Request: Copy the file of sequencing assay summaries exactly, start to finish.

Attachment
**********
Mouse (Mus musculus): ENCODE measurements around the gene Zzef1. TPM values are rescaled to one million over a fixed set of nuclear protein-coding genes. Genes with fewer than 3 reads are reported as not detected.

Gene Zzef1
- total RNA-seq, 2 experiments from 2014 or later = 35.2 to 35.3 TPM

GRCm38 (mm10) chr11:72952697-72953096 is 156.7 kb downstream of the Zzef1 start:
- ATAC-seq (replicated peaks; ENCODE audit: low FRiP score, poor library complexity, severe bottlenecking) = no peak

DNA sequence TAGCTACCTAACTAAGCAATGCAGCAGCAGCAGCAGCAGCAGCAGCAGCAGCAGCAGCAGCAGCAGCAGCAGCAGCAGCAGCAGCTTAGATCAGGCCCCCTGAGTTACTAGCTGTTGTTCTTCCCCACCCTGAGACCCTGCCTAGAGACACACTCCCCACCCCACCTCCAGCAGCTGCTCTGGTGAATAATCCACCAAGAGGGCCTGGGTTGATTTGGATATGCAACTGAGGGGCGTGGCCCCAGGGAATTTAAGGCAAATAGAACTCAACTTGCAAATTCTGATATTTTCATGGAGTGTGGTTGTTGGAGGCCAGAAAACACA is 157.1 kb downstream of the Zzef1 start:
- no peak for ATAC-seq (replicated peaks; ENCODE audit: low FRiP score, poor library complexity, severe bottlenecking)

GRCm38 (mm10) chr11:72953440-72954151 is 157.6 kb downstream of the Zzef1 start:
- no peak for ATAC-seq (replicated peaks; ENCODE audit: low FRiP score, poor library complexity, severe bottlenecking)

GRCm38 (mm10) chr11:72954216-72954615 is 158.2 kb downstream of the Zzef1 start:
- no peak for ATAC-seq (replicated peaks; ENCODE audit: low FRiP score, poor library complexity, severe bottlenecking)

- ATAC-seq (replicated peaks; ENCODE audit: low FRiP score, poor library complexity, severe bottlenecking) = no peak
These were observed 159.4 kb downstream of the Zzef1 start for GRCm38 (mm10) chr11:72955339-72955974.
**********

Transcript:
Mouse (Mus musculus): ENCODE measurements around the gene Zzef1. TPM values are rescaled to one million over a fixed set of nuclear protein-coding genes. Genes with fewer than 3 reads are reported as not detected.

Gene Zzef1
- total RNA-seq, 2 experiments from 2014 or later = 35.2 to 35.3 TPM

GRCm38 (mm10) chr11:72952697-72953096 is 156.7 kb downstream of the Zzef1 start:
- ATAC-seq (replicated peaks; ENCODE audit: low FRiP score, poor library complexity, severe bottlenecking) = no peak

DNA sequence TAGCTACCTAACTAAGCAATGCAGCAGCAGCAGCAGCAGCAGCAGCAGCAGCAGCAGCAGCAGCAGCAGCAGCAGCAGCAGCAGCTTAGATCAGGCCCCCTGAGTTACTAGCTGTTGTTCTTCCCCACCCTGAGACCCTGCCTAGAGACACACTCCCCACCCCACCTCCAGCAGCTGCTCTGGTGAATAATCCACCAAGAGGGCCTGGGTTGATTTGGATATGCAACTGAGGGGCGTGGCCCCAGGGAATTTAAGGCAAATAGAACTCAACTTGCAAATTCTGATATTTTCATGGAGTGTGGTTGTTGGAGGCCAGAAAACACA is 157.1 kb downstream of the Zzef1 start:
- no peak for ATAC-seq (replicated peaks; ENCODE audit: low FRiP score, poor library complexity, severe bottlenecking)

GRCm38 (mm10) chr11:72953440-72954151 is 157.6 kb downstream of the Zzef1 start:
- no peak for ATAC-seq (replicated peaks; ENCODE audit: low FRiP score, poor library complexity, severe bottlenecking)

GRCm38 (mm10) chr11:72954216-72954615 is 158.2 kb downstream of the Zzef1 start:
- no peak for ATAC-seq (replicated peaks; ENCODE audit: low FRiP score, poor library complexity, severe bottlenecking)

- ATAC-seq (replicated peaks; ENCODE audit: low FRiP score, poor library complexity, severe bottlenecking) = no peak
These were observed 159.4 kb downstream of the Zzef1 start for GRCm38 (mm10) chr11:72955339-72955974.